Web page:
Essays earning a score of 9 meet the criteria for the score of 8 and, in addition, are especially sophisticated in their argument, thorough in their development, or impressive in their control of language.
You achieved everything an 8 essay did, but the quality of either your argument or your writing is exceptional. They develop their analysis with evidence and explanations that are appropriate and convincing, referring to the passage explicitly or implicitly. You successfully and persuasively analyzed the rhetoric of the excerpt in a way that is strongly supported by specific examples in the text.
Your writing is versatile and strong. You achieved everything a 6 essay did, but your argument was either better explained or supported or your writing was of a higher caliber.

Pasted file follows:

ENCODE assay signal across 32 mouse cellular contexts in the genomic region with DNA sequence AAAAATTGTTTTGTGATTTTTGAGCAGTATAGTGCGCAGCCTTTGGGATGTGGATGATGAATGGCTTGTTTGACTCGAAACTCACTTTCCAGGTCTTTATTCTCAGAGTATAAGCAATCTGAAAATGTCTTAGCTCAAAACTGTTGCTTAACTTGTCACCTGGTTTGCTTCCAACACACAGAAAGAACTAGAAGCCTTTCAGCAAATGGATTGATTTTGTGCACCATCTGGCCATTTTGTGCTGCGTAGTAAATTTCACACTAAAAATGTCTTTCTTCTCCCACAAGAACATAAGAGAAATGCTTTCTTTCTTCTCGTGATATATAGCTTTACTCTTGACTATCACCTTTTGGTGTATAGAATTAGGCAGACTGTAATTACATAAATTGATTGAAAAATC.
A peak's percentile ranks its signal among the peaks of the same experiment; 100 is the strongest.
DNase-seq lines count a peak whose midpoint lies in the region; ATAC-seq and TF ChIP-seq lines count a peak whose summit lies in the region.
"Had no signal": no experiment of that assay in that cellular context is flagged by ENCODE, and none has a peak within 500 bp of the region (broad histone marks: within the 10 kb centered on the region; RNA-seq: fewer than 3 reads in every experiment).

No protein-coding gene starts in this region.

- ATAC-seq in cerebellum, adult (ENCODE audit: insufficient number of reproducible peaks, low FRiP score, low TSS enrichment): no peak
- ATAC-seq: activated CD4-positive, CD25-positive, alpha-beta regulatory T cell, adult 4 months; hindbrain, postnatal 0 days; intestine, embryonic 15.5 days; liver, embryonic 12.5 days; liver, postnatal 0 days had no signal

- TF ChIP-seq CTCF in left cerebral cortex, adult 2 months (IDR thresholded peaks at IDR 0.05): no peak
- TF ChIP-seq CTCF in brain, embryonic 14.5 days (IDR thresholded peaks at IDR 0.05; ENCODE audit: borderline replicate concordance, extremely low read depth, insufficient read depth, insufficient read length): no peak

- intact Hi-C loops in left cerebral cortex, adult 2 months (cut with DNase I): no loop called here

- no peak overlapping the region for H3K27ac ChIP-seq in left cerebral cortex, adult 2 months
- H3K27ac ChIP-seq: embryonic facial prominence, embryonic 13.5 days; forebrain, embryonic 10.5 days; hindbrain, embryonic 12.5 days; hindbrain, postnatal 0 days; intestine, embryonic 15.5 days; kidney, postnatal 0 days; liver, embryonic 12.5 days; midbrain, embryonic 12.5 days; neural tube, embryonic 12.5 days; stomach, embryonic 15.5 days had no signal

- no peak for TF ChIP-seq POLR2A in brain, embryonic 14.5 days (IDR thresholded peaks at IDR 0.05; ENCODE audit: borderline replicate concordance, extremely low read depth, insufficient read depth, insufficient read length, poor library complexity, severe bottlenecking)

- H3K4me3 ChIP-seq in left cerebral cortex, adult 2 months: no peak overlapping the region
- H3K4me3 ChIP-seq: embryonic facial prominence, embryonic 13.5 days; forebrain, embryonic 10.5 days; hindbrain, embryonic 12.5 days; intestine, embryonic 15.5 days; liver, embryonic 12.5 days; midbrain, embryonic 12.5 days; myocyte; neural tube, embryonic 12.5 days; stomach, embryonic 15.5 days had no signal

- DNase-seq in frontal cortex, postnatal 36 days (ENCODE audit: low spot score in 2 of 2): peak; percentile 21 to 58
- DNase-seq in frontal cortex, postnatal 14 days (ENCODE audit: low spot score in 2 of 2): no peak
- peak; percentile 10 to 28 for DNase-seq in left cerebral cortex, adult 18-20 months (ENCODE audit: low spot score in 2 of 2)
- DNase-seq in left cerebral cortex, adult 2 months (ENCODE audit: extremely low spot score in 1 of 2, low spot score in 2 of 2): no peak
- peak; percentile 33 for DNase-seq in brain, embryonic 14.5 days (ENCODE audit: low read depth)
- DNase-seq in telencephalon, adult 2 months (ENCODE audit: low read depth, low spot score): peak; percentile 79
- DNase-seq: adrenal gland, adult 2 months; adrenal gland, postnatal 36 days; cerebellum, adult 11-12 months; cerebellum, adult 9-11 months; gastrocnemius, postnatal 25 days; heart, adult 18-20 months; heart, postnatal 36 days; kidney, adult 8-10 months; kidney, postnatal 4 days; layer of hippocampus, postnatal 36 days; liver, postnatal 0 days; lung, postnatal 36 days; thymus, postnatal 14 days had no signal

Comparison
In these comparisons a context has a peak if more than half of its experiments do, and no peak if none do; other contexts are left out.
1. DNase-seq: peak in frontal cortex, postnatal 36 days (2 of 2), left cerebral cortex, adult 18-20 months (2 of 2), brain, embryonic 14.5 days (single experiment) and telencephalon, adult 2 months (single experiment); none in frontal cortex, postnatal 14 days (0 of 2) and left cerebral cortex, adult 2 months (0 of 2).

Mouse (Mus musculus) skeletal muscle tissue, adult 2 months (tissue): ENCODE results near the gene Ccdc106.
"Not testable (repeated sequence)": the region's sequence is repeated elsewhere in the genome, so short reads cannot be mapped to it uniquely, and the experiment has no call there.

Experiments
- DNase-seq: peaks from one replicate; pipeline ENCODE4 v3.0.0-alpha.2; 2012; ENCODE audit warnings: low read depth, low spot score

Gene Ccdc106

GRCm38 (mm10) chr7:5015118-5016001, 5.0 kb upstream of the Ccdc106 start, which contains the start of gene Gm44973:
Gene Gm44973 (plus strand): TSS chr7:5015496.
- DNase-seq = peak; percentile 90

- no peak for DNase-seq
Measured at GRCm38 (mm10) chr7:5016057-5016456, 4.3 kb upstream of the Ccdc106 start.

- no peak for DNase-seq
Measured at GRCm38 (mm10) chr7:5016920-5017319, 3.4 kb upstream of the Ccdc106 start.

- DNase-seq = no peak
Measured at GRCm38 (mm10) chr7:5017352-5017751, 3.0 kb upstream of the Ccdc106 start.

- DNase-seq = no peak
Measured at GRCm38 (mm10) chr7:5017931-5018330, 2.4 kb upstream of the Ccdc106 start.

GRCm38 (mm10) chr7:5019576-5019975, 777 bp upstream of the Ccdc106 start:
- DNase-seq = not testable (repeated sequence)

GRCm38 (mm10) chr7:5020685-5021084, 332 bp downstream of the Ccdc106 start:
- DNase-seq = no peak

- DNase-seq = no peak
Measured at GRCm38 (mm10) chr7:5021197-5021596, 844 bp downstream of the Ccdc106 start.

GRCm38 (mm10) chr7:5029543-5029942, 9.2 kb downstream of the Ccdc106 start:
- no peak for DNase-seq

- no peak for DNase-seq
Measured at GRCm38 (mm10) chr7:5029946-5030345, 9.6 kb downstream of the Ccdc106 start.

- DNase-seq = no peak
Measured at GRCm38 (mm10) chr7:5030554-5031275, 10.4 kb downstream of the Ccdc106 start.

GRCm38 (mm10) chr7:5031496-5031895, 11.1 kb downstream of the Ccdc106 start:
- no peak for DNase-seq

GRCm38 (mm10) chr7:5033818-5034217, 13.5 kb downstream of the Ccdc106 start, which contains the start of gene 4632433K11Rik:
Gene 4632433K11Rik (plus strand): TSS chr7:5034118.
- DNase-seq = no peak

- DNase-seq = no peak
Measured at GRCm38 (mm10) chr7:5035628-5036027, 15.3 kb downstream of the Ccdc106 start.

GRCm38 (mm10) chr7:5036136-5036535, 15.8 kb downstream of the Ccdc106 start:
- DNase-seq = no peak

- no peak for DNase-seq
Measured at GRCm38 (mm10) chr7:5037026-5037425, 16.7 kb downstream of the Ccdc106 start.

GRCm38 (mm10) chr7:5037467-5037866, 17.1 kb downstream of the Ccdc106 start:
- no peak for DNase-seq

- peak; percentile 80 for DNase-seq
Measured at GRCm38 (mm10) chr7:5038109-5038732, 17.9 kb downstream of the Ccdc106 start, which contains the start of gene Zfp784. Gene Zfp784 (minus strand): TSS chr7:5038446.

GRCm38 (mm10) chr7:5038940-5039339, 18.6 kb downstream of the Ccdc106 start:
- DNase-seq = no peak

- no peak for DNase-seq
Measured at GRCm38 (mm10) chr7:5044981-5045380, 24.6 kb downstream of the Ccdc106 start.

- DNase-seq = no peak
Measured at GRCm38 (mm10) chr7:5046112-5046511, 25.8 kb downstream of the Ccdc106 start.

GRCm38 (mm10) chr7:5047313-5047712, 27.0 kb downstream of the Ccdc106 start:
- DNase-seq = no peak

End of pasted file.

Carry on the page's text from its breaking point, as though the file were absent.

They develop their analysis with evidence and explanations that are appropriate and sufficient, referring to the passage explicitly or implicitly. The essay may contain lapses in diction or syntax, but generally the prose is clear. You successfully analyzed the rhetoric of the excerpt, using appropriate references to the text. Your writing was generally understandable.
The evidence or explanations used may be uneven, inconsistent, or limited. You analyzed the rhetoric of the excerpt, although evidence from the passage may have been poorly used or deployed. These essays may misunderstand the passage, misrepresent the strategies the author uses, or may analyze these strategies insufficiently.
The evidence or explanations used may be inappropriate, insufficient, or unconvincing. You did not analyze the rhetoric in the passage in a reasonable way.